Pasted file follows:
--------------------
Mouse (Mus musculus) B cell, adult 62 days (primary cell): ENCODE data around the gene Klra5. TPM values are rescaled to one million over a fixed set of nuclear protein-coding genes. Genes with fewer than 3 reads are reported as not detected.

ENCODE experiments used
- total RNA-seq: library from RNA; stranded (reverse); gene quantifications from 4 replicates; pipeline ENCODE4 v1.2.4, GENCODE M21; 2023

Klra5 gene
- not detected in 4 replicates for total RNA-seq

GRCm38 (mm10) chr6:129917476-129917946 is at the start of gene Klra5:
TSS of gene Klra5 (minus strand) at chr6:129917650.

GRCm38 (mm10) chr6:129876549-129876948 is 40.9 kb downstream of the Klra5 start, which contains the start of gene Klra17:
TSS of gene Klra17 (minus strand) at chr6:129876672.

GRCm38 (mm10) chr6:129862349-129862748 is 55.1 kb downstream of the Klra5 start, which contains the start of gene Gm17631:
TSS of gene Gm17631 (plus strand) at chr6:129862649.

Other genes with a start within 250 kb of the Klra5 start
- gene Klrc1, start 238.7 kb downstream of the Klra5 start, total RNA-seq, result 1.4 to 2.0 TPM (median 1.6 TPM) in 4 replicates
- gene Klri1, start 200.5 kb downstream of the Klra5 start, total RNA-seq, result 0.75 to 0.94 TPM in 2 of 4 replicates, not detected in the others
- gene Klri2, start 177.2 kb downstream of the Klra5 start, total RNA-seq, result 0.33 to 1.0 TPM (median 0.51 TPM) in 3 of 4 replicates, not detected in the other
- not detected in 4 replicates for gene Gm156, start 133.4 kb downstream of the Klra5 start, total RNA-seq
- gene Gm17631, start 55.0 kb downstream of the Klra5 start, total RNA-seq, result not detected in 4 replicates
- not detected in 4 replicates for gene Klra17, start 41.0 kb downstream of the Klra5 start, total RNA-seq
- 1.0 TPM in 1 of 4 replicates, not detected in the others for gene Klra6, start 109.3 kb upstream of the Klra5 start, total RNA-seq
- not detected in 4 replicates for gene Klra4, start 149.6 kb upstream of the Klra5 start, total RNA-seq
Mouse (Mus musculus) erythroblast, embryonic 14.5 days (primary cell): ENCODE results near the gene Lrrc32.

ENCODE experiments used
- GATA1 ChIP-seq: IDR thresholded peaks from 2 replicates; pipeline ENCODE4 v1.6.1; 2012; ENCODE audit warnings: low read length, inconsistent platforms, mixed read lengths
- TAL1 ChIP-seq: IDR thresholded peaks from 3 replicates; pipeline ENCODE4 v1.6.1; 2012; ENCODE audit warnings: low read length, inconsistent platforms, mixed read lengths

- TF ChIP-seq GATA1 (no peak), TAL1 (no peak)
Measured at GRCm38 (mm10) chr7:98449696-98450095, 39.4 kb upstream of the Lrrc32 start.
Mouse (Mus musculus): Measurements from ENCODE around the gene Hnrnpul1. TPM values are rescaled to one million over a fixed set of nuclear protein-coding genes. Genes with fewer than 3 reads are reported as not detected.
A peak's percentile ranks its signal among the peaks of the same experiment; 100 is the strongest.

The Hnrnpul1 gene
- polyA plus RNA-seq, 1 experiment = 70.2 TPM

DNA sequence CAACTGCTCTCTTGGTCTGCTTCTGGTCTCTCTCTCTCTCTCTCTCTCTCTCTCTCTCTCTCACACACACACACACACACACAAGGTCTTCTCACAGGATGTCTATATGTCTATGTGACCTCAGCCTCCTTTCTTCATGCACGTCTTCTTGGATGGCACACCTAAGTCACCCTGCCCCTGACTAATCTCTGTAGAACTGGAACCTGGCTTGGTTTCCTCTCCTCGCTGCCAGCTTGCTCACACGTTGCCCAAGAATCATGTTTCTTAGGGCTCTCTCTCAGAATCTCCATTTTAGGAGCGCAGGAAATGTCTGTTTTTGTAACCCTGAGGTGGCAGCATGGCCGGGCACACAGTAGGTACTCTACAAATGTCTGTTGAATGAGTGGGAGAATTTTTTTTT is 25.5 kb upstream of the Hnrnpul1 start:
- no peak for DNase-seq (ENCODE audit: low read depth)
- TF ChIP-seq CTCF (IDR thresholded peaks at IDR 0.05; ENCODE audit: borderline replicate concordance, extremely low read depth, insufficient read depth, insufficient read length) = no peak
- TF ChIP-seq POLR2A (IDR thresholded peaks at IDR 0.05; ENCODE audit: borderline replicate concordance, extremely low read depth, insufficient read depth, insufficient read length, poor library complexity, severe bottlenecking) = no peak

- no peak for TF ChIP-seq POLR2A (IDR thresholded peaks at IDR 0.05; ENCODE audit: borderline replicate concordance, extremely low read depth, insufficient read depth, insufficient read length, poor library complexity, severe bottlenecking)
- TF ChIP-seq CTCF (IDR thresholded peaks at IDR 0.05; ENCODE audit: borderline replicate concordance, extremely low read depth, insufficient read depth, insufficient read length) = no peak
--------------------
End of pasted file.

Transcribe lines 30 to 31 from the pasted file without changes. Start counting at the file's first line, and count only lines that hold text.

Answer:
- polyA plus RNA-seq, 1 experiment = 70.2 TPM

DNA sequence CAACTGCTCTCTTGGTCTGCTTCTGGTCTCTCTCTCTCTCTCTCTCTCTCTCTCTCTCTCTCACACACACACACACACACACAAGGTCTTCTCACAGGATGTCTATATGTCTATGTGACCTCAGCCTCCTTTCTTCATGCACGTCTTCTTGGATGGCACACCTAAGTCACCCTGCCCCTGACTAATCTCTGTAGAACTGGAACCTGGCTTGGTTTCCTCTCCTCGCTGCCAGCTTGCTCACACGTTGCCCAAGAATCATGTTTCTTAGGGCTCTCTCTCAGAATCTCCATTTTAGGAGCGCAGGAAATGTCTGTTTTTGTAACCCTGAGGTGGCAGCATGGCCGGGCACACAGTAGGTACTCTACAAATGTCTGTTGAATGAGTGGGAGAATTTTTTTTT is 25.5 kb upstream of the Hnrnpul1 start: